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How to choose a renovation contractor

Some time ago, I was told that renovation contractors are second only to auto service businesses in the number of complaints received against them by Consumer and Corporate Affairs. Leslie King of the Better Business Bureau here in Ottawa Carleton said that renovations were their fifth largest group of complaints in 1997. Most reputable contractors, as well as many homeowners, have seen or heard of many renovation projects that have gone amok. So it is safe to say that choosing the right contractor for you and your project is of vital importance. Still, many consumers do not understand how to find the good contractors, even though they may understand that contractors can be good or bad.

The first step in finding a good contractor begins by asking around. I would suggest talking with friends, neighbors, work associates, etc. about their experiences with renovation contractors. Word of mouth advertising is a good contractor’s best friend. The only group that is more vocal than happy consumers are those who have had a bad experience. Although a newer firm can provide excellent results, you should bear in mind that a short track record is a disadvantage for you. A sad reality is that the vast majority of fledgling renovation businesses fail within one to five years. If your contractor goes out of business, it will be hard for you to have service workdone, or to find any legal recourse should a major problem develop.

Secondly, it is advisable to look for a contractor who frequently does the type of work and size of project you have in mind. For example, if you are planning a $7000 bathroom renovation, a contractor who usually builds $60,000 additions may not be your best bet. It also follows that the bathroom contractor may not be a good choice for a large addition either.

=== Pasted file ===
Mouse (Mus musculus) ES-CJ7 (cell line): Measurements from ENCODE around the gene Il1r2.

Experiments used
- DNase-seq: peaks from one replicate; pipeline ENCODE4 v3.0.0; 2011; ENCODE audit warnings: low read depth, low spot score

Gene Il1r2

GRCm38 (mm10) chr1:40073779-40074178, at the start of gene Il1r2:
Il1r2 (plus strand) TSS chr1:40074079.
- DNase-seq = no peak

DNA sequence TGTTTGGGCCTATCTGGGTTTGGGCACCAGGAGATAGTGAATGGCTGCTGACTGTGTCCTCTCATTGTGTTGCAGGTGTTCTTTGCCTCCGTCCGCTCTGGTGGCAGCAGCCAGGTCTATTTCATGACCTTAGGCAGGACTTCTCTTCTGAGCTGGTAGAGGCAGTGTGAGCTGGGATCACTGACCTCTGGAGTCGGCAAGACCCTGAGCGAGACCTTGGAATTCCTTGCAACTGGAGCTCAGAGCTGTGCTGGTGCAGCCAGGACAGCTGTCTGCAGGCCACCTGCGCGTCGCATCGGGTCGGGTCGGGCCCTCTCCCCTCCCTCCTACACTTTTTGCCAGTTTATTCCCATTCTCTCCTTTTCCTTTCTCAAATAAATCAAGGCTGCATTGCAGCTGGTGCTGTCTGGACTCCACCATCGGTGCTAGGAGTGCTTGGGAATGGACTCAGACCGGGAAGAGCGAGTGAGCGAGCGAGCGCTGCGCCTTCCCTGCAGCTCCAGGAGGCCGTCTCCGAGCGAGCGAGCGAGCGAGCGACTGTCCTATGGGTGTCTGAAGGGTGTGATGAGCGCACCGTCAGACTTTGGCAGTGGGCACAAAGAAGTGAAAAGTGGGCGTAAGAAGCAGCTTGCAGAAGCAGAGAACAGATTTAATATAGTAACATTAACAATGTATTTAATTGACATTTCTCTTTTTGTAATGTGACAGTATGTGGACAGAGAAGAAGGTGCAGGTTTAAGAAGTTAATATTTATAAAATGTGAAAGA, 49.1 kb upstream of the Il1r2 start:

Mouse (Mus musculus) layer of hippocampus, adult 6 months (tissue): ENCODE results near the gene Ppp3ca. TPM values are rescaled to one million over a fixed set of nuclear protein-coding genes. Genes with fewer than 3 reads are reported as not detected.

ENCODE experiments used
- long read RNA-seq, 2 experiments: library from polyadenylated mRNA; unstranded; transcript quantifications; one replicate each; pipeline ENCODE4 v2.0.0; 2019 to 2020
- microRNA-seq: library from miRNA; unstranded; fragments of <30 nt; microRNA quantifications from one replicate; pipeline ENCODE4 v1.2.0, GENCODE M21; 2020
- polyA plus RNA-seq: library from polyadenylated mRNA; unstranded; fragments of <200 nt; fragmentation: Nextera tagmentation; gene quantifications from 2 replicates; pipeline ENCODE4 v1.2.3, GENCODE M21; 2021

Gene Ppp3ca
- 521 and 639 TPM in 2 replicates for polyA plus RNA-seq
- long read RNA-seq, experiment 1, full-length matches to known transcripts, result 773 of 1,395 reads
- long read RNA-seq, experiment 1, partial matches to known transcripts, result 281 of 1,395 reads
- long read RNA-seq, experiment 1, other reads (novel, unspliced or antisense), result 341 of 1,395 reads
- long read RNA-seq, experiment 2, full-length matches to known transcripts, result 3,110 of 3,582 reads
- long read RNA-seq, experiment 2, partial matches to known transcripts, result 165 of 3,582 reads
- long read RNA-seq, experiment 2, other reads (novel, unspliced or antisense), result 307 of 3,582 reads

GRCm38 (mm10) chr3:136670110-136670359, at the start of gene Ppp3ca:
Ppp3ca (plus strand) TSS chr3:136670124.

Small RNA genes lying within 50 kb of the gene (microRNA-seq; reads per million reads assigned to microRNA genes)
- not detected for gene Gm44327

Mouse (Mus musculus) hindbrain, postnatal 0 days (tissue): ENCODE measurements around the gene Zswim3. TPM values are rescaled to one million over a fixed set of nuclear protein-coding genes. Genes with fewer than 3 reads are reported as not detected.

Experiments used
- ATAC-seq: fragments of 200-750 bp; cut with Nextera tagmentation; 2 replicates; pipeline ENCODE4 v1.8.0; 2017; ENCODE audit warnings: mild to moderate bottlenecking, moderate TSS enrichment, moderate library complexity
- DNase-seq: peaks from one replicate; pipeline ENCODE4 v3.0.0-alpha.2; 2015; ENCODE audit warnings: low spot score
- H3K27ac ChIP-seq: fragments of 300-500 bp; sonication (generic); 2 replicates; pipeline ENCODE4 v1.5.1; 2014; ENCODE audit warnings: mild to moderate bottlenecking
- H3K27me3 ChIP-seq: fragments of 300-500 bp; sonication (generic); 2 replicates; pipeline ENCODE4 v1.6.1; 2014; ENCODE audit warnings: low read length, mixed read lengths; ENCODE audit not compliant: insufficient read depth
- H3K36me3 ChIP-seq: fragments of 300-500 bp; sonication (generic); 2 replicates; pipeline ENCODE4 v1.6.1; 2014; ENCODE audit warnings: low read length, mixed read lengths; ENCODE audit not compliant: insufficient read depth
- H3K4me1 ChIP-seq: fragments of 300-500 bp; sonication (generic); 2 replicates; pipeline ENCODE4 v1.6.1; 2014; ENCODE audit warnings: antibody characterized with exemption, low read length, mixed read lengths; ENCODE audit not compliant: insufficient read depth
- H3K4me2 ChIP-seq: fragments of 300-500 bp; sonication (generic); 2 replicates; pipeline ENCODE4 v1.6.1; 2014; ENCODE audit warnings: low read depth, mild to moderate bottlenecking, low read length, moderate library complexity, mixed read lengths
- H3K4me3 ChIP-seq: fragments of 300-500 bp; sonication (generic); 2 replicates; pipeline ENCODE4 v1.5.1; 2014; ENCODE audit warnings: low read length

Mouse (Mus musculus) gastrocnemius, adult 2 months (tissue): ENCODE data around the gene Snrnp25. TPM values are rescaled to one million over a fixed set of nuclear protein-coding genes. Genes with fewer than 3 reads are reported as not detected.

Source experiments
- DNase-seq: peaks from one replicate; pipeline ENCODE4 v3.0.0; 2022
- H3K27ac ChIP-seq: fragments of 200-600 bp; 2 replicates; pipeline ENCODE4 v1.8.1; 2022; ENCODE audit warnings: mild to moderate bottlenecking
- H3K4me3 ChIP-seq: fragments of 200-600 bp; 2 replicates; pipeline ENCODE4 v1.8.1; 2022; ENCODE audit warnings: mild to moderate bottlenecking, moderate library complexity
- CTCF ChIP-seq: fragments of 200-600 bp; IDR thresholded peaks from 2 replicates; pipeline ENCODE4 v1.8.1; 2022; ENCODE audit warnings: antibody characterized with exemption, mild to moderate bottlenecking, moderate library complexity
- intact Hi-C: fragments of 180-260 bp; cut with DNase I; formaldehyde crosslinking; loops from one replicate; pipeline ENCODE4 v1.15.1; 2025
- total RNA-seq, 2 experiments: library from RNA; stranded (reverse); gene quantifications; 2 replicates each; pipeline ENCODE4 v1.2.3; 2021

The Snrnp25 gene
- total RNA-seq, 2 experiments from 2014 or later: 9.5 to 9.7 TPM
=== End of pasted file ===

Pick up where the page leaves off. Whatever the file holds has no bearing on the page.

When you meet your potential contractor for the first time, watch for signals that may give you indications of how it will be to work with this person. Is he on time? Does he treat you and your home with respect? Does he seem genuine and knowledgeable or just “full of it?” It would be a good idea to ask about his liability insurance, his Workman’s Compensation coverage, and to find out who will be responsible for obtaining the necessary permits. I will discuss the importance of compliance with municipalities and other authorities in a later article.

Finally, if your contractor suggests a “cash” discount, my advice would be to get rid of him/her as soon as possible. If your contractor has no difficulty committing income tax fraud, he will likely use those same poor ethics in his dealings with you. Cash deals may mean the lowest price, but in the end could cost you many times over what a professional contractor would have charged. “Cash” also means no contract, no protection in the courts, potential for lawsuits against you from injured workers, the possibility of supplier and sub-trade liens against your home, and incomplete, shoddy work.

The Canadian Home Builders Association has just putout a pamphlet entitled “Get It in Writing!” This excellent folder is part of a consumer awareness program the CHBA has developed in order to help consumers avoid the potential pitfalls of renovating their home. The Ottawa-Carleton Homebuilders Association (723-2926) will provide a “renovation kit” which provides a lot of information at a low cost. It could well prove to be the best renovation investment you could make.